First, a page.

According to the WHO, women make up 70% of all health and social care workers across the world. The World Health Organisation found that the majority of home-based care and the global health workforce are women. Assuming women are providing the majority of care, then the majority of supports and services should be directed accordingly.

However, in Britain, 55.47% of staff across major supermarkets are women, yet many major supermarkets have faced gender pay gap disputes.

Across all key sectors, the majority of workers are women; 80% of all Adult Social Care, 77% of the NHS workforce, 65.76% of all sales and retail staff and 69.5% of all teachers. In every sector named, there is a gender pay gap. Women make up 88% of nurses, yet are still paid £44.90 less per week than their male counterparts.

It is clear that women across all sectors are putting their own and their family’s health at risk to keep the country running, yet still aren’t being granted equal pay or treatment for the same work.

The potential effects of the coronavirus

The pay gap could worsen across all sectors too, as it is not subject to solely key workers. People across the country and the world are being furloughed or are having to take time off work, and PayScale found that when women return to work after taking time off, they receive compensation offers that are on average 7% lower than other candidates for the same position.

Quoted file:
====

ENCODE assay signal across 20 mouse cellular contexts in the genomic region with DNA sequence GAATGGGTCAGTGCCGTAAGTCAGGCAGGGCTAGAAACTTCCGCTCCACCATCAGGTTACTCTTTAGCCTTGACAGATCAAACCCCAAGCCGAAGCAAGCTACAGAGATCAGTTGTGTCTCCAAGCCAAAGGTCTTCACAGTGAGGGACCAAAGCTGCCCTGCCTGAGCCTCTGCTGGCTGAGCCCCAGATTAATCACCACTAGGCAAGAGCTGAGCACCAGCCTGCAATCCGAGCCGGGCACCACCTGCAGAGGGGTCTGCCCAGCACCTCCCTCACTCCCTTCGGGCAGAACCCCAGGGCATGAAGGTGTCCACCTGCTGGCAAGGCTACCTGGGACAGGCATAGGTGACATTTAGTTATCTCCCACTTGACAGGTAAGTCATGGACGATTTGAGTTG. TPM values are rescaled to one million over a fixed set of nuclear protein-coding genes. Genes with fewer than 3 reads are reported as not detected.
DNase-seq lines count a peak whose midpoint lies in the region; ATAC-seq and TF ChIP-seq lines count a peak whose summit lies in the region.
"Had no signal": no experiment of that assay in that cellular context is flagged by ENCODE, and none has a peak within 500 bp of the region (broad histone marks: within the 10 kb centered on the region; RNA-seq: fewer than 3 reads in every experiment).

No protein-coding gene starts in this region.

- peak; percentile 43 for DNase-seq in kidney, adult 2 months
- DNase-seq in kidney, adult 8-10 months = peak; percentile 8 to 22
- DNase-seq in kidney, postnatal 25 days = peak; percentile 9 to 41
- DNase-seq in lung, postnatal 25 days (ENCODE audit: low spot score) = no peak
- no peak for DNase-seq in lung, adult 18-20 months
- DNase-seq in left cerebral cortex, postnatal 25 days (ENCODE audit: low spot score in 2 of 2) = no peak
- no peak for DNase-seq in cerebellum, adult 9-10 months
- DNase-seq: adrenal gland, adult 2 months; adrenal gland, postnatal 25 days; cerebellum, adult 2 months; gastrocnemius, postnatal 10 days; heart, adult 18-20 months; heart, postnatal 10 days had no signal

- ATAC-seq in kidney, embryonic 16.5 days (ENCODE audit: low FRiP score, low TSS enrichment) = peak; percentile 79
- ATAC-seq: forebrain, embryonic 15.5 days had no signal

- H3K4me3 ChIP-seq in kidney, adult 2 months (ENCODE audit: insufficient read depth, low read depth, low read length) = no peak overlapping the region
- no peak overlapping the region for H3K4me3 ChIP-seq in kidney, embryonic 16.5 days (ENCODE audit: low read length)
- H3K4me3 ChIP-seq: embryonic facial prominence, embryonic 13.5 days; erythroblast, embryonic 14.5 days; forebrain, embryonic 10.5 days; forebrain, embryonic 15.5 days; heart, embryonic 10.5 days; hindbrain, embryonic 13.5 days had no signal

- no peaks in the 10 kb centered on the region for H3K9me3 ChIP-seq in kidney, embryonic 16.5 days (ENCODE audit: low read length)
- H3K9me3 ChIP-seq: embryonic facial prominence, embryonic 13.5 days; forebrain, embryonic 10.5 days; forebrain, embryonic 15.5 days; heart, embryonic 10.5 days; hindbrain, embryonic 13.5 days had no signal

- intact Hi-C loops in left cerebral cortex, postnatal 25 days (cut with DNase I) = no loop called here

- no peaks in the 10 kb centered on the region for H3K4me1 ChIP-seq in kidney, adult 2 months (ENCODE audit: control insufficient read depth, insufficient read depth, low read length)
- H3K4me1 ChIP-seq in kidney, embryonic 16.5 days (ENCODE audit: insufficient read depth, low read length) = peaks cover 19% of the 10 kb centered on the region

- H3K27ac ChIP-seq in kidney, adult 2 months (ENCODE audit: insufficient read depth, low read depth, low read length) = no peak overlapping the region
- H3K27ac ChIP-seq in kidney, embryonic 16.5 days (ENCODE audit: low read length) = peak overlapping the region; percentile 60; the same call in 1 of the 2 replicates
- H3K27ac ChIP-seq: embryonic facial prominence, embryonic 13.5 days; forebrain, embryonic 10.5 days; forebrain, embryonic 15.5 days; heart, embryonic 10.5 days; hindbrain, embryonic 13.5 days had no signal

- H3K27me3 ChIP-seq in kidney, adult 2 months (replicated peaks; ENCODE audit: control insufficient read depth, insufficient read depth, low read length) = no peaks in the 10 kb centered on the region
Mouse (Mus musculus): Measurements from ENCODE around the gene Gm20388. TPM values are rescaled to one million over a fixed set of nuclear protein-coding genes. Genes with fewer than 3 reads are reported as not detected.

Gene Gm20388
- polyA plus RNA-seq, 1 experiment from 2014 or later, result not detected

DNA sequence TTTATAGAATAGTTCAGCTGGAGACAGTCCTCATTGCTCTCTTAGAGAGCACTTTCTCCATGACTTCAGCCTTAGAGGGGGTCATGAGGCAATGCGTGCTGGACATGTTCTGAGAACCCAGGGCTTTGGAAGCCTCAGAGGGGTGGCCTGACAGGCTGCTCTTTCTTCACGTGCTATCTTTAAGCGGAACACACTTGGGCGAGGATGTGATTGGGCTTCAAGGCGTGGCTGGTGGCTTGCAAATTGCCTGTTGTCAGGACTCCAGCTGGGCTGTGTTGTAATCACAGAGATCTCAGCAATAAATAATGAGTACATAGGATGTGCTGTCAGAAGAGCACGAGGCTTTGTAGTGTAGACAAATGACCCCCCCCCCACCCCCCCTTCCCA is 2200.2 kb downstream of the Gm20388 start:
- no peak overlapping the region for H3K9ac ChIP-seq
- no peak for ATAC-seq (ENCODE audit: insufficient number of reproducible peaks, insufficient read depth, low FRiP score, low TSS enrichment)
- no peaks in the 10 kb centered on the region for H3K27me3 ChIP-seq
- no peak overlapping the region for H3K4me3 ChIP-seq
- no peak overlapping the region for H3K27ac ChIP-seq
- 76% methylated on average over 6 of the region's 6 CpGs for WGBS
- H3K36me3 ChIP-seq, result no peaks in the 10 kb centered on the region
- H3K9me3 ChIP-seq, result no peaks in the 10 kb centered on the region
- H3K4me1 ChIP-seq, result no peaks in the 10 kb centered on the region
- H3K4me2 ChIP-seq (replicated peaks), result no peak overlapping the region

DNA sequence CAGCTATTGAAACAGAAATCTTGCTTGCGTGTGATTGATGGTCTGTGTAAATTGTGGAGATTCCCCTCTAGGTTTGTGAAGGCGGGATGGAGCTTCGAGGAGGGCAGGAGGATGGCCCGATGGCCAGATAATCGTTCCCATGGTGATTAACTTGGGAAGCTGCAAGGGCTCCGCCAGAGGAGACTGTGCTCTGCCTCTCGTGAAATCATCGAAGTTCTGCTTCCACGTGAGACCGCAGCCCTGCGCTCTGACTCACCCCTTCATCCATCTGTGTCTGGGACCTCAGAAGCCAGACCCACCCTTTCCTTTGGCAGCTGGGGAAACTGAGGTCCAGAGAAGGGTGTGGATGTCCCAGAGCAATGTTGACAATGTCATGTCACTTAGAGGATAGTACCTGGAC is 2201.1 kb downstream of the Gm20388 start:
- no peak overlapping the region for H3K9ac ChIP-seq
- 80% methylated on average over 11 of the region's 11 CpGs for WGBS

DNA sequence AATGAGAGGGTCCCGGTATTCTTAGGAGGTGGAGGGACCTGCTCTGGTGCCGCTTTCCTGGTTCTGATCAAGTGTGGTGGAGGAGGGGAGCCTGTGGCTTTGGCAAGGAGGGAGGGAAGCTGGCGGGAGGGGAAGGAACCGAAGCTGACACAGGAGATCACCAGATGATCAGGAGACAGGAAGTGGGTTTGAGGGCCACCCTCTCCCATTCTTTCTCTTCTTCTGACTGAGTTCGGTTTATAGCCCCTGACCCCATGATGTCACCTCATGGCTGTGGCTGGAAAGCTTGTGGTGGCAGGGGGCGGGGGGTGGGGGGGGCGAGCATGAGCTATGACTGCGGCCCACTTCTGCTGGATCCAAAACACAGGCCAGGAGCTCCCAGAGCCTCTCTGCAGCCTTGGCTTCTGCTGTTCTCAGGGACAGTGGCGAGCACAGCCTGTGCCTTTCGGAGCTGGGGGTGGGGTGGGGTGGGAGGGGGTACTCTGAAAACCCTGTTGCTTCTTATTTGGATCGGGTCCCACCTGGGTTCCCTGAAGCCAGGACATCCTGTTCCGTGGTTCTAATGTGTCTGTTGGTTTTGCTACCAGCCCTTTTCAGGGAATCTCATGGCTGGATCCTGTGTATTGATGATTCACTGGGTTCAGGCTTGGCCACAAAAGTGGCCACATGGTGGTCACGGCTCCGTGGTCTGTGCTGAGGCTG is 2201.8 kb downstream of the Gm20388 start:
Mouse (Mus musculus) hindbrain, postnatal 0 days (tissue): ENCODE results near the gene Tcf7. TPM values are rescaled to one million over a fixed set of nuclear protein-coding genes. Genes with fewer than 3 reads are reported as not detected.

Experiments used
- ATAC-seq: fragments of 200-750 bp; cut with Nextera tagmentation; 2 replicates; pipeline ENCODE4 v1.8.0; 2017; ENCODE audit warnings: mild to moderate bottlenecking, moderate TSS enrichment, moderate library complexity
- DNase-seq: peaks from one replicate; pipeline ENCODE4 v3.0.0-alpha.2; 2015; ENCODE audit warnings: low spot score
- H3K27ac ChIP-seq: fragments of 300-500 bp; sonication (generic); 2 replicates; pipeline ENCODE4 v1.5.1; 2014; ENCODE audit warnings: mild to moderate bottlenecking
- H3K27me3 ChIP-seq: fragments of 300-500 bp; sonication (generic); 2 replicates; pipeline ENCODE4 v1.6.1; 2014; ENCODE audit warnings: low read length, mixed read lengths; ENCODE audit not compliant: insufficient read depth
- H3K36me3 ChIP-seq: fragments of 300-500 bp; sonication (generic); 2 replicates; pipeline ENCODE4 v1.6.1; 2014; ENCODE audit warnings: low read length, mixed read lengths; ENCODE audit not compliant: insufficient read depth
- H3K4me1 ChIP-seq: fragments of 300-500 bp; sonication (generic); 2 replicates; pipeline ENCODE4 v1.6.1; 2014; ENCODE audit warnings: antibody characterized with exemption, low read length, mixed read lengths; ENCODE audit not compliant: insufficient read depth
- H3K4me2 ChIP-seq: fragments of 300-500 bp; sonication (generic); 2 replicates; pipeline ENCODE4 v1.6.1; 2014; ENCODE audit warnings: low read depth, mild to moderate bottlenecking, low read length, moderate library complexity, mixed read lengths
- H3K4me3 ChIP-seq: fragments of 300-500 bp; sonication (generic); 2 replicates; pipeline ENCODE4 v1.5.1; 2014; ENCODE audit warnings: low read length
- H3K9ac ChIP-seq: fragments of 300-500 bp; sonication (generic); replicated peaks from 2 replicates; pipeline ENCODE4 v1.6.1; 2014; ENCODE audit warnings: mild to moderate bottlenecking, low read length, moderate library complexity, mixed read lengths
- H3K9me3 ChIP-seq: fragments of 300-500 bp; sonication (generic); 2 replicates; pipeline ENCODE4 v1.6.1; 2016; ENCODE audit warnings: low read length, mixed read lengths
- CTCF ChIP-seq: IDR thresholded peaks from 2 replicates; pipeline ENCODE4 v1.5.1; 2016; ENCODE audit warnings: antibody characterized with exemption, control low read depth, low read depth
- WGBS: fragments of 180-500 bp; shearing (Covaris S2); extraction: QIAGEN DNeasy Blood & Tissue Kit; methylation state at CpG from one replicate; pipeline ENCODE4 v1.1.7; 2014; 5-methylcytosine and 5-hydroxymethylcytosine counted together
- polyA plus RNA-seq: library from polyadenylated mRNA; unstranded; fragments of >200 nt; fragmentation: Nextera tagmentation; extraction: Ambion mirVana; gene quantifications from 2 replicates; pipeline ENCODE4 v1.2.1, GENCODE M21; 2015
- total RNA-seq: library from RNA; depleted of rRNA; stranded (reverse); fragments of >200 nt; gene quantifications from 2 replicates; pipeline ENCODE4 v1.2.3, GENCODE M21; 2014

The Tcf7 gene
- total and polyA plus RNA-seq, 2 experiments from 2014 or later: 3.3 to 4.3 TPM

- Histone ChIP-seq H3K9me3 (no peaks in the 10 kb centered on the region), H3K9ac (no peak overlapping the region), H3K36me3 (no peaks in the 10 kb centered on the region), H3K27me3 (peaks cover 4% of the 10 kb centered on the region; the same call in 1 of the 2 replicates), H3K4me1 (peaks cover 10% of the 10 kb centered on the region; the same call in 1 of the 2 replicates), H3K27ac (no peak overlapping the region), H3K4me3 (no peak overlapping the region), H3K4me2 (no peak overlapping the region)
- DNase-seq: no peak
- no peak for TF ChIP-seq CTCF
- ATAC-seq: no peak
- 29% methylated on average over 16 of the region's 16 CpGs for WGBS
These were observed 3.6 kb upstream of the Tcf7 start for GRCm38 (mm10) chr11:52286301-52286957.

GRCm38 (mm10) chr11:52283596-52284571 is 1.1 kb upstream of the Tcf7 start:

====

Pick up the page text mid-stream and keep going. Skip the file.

In a recent report providing advice on how employers can support working parents, UNICEF said: “Because the needs of working parents can vary greatly, different types of flexible work arrangements support parents to care for their children and families.

“Promoting a culture in which workers feel comfortable using policies without fear of discrimination or retaliation is key. Especially for women, who in many places assume more care responsibilities than men, measures should be taken to ensure working mothers are not penalised for their decisions. By adopting and expanding family-friendly policies, employers have a central role to play in supporting the well-being of working parents and their children.”

Sam Smethers, head of The Fawcett Society, also enforced the idea that normalising remote and flexible working could be key in helping working mothers and women in the workplace. “We need to redesign the way we work,” she said. “The coronavirus has forced our hand to do just that.”

The coronavirus outbreak has shown that many employers can offer flexible and remote working, which is something that working mothers often rely on to get a functional work-life balance. If remote and flexible working continues to be a normalised after the COVID-19 outbreak, it will create working environments that are more accessible to working mothers.

However, the ability to work from home does not provide much help in solving the gender pay gap. In essence, it is up to businesses to continue to monitor their pay gap independently and proactively work towards providing equal pay for equal work, regardless of gender.